Many people will know James Roday from playing the cocksure, mischievous character is TV’s Psych. Here he takes on a slightly different character, playing Dan, a man who’s lived with HIV for over two decades, but still feels the stigma and never tells anyone about his illness. The only ones who are aware are Paula (Robin Weigert), the sister of Dan’s former lover; and his editor, the gruff Bob (Danny Glover), who’s having marriage troubles.
Dan is having more than a few difficulties himself. He’s a poet at a time when no one cares about poetry, and when he deposits a $100 birthday cheque in his bank account, he accidentally goes over the incredibly strict bar for being on a low income that his healthcare plan enforces. That means that rather than getting most of his HIV medication paid for under his insurance, he suddenly needs to come up with $3,000 a month. Unsurprisingly, he doesn’t have $3,000.
Trapped by his finances, his relationship with his illness and how he views his possibilities for love, Dan suddenly feels he may be able to change things when he meets a handsome, blond, British man (Tom Riley). However, those changes may not come in the way he expected.
Roday is essentially playing a calmed down version of his Psych character, retaining a few of the quirks, but here he’s world-wearier and resigned to a limited life. He plays an interesting character, as while there has been a bit of a resurgence of films and documentaries about HIV and AIDS in the past few years, most of them have focussed around the crisis in the 80s and early 90s. Far fewer have concentrated on characters who survived or who contracted HIV later, and are now living with the condition. If these HIV+ characters are included, it’s usually to say it’s not no big deal, as you just take a few pills and nobody cares.
For Dan it’s different though. He still feels the stigma, partly due to a judgemental society, and partly because he remembers how people with HIV were treated when he was first diagnosed – essentially as lepers. It’s an internal hurdle he’s never overcome, hiding his disease away and as a result, shunning aspects of life that could bring him happiness.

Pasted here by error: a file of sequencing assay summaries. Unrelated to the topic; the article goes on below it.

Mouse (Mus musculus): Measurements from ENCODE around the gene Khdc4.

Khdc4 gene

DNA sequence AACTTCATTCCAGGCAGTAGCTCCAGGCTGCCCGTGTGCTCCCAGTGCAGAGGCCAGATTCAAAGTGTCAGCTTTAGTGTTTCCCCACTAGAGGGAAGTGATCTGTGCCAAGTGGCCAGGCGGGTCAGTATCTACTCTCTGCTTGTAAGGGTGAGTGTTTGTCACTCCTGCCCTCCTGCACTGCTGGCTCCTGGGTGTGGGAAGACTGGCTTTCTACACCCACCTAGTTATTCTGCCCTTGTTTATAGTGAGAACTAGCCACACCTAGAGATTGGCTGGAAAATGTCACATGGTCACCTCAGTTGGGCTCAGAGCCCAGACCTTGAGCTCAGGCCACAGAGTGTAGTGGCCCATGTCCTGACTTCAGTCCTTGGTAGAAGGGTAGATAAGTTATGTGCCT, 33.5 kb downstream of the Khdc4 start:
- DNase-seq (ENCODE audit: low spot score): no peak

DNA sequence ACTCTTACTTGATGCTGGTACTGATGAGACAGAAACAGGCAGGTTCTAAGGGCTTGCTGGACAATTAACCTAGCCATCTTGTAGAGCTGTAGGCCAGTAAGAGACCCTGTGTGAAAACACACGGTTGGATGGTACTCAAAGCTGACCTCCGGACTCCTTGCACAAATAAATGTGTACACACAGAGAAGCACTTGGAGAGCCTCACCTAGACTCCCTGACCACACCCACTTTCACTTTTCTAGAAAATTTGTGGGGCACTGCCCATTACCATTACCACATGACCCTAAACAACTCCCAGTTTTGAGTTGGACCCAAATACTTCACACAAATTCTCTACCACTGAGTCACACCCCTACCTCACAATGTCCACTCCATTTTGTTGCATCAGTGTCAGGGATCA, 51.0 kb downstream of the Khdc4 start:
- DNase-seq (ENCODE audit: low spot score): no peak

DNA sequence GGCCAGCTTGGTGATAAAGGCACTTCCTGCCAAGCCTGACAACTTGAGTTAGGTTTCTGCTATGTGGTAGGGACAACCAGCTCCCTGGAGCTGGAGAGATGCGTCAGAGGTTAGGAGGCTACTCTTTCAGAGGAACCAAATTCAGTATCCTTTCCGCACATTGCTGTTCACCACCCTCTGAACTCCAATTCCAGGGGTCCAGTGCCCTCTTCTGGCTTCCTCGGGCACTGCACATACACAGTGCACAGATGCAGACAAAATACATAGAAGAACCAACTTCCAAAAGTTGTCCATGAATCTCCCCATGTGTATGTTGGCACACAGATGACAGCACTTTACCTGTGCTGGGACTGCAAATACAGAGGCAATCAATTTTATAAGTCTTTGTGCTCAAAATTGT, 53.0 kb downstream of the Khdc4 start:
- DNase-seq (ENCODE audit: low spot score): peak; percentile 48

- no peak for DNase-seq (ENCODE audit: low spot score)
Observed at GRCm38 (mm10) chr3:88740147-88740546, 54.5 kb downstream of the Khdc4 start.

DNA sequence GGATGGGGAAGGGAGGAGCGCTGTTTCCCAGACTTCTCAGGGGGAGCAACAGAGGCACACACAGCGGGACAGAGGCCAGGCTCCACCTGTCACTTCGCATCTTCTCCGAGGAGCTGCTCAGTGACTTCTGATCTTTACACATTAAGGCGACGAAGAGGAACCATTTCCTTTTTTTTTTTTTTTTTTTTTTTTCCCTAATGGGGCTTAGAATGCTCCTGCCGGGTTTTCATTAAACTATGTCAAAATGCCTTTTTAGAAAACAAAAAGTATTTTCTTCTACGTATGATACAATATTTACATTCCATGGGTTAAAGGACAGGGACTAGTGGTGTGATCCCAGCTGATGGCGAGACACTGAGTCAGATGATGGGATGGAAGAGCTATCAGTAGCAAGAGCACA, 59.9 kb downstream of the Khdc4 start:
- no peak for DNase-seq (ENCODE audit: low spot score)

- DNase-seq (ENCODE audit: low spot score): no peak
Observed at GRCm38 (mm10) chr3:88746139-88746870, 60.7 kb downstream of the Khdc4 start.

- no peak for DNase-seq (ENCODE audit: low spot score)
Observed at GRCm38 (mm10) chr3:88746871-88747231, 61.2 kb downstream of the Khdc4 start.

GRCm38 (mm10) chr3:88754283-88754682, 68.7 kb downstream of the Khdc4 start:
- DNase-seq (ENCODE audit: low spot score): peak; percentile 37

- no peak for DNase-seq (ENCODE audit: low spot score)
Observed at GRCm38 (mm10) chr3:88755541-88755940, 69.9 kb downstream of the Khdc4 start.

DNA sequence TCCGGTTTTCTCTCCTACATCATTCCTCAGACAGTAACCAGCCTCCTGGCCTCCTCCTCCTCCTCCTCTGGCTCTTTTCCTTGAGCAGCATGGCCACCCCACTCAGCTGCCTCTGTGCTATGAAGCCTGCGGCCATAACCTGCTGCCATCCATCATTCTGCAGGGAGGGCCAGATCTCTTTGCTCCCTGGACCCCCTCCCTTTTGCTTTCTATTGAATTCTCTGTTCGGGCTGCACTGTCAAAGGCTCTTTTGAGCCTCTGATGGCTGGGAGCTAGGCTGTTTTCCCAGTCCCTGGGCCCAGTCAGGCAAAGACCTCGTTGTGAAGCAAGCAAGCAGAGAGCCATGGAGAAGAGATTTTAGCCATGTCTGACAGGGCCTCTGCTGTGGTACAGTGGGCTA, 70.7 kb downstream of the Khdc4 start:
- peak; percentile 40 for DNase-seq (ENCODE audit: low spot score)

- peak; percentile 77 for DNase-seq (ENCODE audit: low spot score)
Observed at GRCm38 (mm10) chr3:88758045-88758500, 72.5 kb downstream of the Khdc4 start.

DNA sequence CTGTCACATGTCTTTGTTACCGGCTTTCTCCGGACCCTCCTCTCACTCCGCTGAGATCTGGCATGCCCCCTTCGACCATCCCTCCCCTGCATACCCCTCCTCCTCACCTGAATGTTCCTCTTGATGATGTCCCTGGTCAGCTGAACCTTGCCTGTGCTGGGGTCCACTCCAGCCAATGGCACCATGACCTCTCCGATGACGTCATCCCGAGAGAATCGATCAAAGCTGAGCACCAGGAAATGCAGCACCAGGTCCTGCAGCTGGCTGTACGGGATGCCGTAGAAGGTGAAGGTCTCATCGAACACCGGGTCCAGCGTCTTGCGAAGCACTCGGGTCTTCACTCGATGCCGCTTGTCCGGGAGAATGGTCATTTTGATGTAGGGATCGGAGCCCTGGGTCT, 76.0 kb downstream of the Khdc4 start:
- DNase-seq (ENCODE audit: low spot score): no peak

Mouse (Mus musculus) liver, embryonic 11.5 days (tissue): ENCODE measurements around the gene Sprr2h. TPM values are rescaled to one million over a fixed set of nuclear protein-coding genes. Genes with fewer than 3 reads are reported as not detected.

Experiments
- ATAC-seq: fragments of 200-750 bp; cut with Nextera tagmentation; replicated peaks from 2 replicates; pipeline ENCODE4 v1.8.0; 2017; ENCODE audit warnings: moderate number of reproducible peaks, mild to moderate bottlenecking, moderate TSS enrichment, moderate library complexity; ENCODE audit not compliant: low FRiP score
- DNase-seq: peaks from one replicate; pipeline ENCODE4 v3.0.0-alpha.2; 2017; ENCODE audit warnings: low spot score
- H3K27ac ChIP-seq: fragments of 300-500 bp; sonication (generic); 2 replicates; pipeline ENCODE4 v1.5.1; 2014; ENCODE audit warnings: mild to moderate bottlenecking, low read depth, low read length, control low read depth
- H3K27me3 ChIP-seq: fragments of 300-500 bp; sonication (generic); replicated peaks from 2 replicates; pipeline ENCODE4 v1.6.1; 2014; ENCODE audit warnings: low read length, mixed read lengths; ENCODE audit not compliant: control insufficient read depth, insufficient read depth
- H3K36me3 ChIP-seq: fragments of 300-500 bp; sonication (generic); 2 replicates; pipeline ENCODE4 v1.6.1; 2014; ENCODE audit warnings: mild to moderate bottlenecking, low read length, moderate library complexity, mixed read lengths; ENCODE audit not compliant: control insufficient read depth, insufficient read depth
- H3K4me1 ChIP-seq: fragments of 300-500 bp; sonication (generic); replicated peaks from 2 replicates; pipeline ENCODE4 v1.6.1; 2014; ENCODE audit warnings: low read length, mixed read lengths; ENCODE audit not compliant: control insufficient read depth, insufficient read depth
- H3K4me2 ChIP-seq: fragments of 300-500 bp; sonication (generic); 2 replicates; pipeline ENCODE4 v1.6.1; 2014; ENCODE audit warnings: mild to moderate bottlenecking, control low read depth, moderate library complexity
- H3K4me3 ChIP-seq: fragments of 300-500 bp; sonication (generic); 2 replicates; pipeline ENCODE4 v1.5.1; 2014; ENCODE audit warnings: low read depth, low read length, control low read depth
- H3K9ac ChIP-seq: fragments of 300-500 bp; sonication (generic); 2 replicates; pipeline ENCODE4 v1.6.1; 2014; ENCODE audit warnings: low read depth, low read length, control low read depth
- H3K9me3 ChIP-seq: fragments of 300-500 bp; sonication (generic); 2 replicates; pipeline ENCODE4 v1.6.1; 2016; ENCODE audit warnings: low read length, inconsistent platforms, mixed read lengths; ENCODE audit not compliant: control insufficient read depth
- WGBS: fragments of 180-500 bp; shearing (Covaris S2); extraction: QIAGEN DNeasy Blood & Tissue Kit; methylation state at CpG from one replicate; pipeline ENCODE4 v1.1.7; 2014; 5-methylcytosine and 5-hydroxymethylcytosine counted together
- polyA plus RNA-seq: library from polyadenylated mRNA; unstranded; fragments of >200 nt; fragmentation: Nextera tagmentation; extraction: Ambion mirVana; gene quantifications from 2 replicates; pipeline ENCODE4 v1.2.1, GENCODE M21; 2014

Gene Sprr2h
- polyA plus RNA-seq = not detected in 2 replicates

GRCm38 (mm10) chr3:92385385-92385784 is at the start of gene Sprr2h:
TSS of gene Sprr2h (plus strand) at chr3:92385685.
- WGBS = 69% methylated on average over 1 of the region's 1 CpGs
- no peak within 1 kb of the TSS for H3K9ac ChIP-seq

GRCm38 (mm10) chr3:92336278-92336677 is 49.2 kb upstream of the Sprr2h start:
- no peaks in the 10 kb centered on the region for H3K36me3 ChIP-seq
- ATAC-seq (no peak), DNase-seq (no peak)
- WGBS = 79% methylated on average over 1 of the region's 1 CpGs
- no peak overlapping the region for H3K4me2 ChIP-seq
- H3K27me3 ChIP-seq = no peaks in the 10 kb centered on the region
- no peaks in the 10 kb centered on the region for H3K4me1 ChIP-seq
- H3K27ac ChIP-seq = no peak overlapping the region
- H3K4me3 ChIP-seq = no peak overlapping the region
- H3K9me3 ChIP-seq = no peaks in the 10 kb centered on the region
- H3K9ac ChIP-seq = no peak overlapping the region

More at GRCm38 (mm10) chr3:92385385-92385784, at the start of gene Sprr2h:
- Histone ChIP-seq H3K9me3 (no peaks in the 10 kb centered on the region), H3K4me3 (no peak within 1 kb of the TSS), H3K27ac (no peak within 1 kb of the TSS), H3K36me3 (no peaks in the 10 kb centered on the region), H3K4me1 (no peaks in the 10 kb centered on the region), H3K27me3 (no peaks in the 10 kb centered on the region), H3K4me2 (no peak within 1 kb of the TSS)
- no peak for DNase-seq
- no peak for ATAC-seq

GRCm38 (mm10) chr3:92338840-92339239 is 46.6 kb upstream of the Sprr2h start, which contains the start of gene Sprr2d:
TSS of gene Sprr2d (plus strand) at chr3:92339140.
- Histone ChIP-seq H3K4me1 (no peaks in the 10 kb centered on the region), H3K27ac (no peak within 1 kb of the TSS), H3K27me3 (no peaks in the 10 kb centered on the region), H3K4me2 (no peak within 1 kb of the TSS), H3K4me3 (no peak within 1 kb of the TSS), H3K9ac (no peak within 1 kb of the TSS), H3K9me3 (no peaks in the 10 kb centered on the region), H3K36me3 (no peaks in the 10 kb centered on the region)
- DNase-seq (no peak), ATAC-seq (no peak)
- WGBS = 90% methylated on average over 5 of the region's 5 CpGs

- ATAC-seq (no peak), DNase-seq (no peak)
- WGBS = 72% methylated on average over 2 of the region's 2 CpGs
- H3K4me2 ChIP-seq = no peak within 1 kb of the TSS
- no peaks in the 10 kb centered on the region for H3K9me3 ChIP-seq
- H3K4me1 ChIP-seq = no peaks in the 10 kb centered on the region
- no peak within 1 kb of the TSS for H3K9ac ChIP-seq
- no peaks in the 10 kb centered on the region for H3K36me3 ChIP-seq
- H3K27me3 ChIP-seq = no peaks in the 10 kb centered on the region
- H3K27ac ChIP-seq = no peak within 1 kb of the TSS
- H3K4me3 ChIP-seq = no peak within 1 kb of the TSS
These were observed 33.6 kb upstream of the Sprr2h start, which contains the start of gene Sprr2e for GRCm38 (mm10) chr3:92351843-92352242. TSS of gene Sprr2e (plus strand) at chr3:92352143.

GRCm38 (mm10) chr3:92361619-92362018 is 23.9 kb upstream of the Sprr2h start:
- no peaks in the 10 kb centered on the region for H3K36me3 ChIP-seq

Although some may bristle at the idea of a film where living with HIV isn’t presented in a solely positive way – that it can be part of your life without affecting it in a terrible way – there is plenty of truth to the stigma Pushing Dead deals with. The film finds some interesting parallels between homophobia and HIV stigma, as well as in a very witty scene where Bob and Dan have a competition over how many pills they have to take. Of course, nobody cares if an aging man has to take an endless parade of medication, buy there’s more of social disapprobation around HIV meds.
For a British viewer there’s also plenty of disbelief over the American medical system, where it’s almost unbelievable that the richest country on Earth could possibly leave people in the situation Dan finds himself in.
There’s also something rather sweet about the romance between Dan and his British beau, Mike, whether it works out the way you might hope or not. Less successful is Pushing Dead’s indie film inclinations towards quirkiness for the sake of quirkiness, whether it’s a mysterious little girl who keeps popping up to spout famous sayings, or moments when we jump into Dan’s fantasies or dreams. While some are quite funny or apt, overall they make the movie feel like it’s trying too hard, and they butt up awkwardly against the rather downbeat but wry tone of much of the narrative. The comedy it finds in story itself does a far better job of leavening some of its more morose tendencies than the slightly forced quirky moments.
Luckily, while these quirky touches will make a few people roll their eyes, they don’t overwhelm the central core of the story. That’s helped by good performances from both Roday and Danny Glover, and most particularly Robin Weigert, who makes a character who could have just been a bit of a dull cipher for Dan into something far more interesting.
It is a bit of a shame Pushing Dead doesn’t reach a bit further, as if it had delved deeper into the characters, their problems and the issues they’re facing, it could have been great. In fact, there are a few moments, particularly early on, where it feels a little like a topic – living with HIV – in search of a film. That quickly resolves, but there is still a nagging sense that while it’s entertaining, there’s more to what it’s talking about than it manages to fully explore.
Overall Verdict: A good cast and some interesting ideas help Pushing Dead to be an entertaining look at HIV stigma, even if the film does sometimes over-quirk itself.
Reviewer: Tim Isaac